Government Spending Affects Fiscal Policy
Government spending is the sum of purchases of goods by the government and the compensation of government employees (as if the government is buying the services of its employees, who are in turn providing them to the public for free) and it is determined by a countries fiscal policy.
Government purchases consist of purchases made by the central government (or the federal government in the U.S.) and the purchases made by the local government. Purchases made by the central government can be divided into two components: spending on the national defense and non-defense spending. In 2006. they accounted for 19% of US GDP.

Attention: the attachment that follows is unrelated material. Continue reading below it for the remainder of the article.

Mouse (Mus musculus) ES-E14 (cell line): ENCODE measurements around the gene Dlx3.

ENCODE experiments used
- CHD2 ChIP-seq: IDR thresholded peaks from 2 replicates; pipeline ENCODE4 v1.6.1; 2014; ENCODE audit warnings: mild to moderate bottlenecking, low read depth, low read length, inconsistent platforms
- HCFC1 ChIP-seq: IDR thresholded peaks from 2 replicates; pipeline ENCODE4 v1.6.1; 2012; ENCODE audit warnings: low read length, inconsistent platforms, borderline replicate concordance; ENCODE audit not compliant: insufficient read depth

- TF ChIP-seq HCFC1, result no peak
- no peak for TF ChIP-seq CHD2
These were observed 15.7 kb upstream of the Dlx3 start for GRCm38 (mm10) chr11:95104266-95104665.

However, government purchases do not include transfers from the government (such as Social Security and Medicare – transfers are a component of consumption, via disposable income), nor interest payments on government debt. If they did, the share of government spending in a countries GDP would be much higher (31% of US GDP in 2006.).